Supreme Court Denies Request to Hear DACA Case

The U.S. Supreme Court on Monday rejected the Justice Department's request to intervene in a case challenging President Trump's decision to end the Deferred Action for Childhood Arrivals (DACA) program, reported The Washington Post.

Federal district judges in California and New York have issued temporary nationwide injunctions halting plans to end the program, siding with states and organizations challenging the administration's rescission. The court rulings ordered the government to resume renewing DACA and work authorizations for the 690,000 previous beneficiaries who held that status when the Trump administration announced the end of the program on September 5.

No appellate court has reviewed those decisions, and it would have been exceedingly rare for the Supreme Court to take up a case without that interim step, the Post reported. In the past, the court has granted such cases only in matters of grave national importance, such as the controversy over President Richard Nixon's White House tapes or solving the Iranian hostage crisis.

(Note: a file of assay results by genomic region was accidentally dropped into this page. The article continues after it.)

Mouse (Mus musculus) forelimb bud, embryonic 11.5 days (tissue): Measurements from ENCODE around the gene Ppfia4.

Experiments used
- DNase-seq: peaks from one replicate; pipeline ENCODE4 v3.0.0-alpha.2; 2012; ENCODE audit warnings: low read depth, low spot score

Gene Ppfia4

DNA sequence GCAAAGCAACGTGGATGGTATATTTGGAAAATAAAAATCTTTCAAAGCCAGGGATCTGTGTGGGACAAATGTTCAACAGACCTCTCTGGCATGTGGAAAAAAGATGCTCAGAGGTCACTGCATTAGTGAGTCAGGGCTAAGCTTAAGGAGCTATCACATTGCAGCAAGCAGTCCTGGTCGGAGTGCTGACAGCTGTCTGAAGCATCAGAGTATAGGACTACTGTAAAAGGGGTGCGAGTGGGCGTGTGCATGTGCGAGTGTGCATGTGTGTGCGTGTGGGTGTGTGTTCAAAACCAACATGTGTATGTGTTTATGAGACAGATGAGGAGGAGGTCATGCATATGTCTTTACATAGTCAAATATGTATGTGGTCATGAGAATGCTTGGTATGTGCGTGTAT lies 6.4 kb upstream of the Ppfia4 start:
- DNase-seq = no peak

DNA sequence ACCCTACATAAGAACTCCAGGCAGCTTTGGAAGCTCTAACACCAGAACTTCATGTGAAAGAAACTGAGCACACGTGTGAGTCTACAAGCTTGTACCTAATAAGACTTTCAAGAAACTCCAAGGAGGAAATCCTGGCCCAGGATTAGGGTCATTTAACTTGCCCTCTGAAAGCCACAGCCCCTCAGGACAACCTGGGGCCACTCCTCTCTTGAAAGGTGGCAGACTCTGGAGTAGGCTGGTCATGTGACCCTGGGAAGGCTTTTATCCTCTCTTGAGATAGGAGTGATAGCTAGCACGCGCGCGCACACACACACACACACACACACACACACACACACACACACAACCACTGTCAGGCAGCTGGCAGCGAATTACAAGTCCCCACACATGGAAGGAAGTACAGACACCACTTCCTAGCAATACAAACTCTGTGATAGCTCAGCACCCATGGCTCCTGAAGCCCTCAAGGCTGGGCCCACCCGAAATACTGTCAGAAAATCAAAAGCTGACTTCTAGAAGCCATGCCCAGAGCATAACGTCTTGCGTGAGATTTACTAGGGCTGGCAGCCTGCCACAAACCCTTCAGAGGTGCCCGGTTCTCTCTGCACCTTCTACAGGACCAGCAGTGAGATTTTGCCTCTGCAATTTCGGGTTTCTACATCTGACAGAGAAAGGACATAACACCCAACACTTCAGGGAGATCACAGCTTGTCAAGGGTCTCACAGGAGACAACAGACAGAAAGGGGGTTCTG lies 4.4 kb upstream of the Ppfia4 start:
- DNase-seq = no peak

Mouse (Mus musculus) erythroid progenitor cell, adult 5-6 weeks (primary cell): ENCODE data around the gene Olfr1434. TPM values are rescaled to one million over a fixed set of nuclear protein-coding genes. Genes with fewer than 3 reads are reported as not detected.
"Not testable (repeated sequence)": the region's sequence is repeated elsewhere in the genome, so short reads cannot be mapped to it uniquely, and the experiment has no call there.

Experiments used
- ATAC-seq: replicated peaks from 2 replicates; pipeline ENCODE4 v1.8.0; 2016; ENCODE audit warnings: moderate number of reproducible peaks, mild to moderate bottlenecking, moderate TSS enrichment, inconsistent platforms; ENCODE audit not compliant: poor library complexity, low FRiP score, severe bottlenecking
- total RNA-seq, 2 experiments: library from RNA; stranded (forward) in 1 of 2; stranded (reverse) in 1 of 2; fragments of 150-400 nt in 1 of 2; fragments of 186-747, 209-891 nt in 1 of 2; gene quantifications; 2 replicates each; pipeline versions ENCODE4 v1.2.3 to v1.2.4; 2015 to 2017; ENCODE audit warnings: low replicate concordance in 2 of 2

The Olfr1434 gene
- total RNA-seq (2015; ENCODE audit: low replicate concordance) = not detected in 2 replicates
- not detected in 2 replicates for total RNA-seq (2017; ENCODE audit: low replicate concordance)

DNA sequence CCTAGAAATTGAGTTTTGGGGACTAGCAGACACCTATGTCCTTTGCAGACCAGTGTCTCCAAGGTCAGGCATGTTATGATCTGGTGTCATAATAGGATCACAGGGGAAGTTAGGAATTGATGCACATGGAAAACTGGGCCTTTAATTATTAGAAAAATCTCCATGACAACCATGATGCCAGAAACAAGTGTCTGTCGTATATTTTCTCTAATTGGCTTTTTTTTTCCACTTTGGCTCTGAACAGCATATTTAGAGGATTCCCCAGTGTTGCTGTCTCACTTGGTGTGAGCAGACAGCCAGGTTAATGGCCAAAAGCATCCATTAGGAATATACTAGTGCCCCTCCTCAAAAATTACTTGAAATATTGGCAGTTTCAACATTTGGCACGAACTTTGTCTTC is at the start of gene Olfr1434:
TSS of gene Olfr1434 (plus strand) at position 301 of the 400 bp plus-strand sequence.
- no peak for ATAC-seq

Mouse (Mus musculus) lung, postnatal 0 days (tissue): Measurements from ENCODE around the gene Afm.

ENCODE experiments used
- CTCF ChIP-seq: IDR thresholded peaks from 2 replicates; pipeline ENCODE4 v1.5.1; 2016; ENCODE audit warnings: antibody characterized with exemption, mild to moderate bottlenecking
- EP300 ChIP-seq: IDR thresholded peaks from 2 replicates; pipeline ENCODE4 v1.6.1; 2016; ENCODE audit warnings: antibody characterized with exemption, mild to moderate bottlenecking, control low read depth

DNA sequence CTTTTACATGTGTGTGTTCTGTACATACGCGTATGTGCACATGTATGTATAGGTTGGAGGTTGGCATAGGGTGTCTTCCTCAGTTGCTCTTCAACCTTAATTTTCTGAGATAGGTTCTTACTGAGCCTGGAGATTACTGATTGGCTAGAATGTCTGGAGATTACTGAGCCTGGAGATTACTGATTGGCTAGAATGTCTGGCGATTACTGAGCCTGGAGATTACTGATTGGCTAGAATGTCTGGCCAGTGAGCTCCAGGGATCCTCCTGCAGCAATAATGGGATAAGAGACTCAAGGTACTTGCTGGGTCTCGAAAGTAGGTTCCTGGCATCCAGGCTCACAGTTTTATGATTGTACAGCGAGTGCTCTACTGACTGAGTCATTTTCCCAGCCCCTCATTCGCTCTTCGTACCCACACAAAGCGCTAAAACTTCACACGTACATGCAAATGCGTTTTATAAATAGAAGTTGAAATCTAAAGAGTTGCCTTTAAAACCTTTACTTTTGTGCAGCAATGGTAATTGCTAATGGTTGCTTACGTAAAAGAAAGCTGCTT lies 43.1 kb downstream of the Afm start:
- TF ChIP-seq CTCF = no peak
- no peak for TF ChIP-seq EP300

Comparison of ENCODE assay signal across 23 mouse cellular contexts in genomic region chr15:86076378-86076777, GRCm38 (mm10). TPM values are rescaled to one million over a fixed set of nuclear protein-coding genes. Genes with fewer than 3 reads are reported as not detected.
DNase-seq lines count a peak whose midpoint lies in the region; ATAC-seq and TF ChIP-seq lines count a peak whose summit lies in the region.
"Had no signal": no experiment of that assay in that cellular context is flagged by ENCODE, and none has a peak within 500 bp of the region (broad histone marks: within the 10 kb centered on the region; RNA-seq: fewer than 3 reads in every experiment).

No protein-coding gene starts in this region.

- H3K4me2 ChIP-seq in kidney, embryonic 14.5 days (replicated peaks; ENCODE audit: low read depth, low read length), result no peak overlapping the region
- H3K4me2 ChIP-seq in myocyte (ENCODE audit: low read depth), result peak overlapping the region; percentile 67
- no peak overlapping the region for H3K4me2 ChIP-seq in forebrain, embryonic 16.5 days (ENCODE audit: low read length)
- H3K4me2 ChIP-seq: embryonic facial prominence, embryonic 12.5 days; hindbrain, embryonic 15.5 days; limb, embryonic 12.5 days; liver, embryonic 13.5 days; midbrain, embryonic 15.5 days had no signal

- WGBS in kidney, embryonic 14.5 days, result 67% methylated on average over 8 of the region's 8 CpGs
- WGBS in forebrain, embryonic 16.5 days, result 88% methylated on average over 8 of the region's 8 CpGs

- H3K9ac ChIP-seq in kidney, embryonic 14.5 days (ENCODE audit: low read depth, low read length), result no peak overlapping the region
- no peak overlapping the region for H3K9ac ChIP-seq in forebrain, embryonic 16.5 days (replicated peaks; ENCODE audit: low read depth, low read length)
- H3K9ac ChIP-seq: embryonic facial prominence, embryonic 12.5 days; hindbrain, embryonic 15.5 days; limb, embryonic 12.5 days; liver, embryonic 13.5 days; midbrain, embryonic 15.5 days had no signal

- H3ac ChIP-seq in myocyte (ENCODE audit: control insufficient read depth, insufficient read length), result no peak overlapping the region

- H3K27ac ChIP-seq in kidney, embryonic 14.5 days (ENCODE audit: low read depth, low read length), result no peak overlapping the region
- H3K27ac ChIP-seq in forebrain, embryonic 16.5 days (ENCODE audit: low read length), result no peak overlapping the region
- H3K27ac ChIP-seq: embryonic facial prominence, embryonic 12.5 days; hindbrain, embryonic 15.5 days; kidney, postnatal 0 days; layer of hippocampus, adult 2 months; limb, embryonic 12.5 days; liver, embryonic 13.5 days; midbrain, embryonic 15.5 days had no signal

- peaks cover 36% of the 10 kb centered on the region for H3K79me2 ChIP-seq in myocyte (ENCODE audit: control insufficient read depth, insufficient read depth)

The litigation will now take its usual course, meaning that the injunctions preventing the Trump administration from unwinding the program will remain in place as the lower courts continue their reviews. Under the terms of the temporary injunctions, the government must process applications for DACA renewals, but not first-time DACA applications.

DACA recipients and Dreamers will continue to face uncertainty until lawmakers reach a bipartisan legislative solution, though. Congress has made little progress on a political resolution, with Trump and Republicans demanding that a DACA fix be coupled with changes to other immigration programs and money for Trump's wall on the Mexican border.

On Tuesday, Senators Jeff Flake (R-AZ) and Heidi Heitkamp (D-ND) introduced legislation that would provide a three-year extension of DACA with $7.6 billion for the Trump administration's border plan, The Hill reported. The legislation comes after the Senate rejected a number of measures that would have included permanent protections for 1.8 million immigrants brought into the country illegally as children. Senators are reportedly eyeing a short-term fix, potentially dropping the provision into next month's government funding bill, as they search for ways to break a months-long stalemate, according to the Hill.


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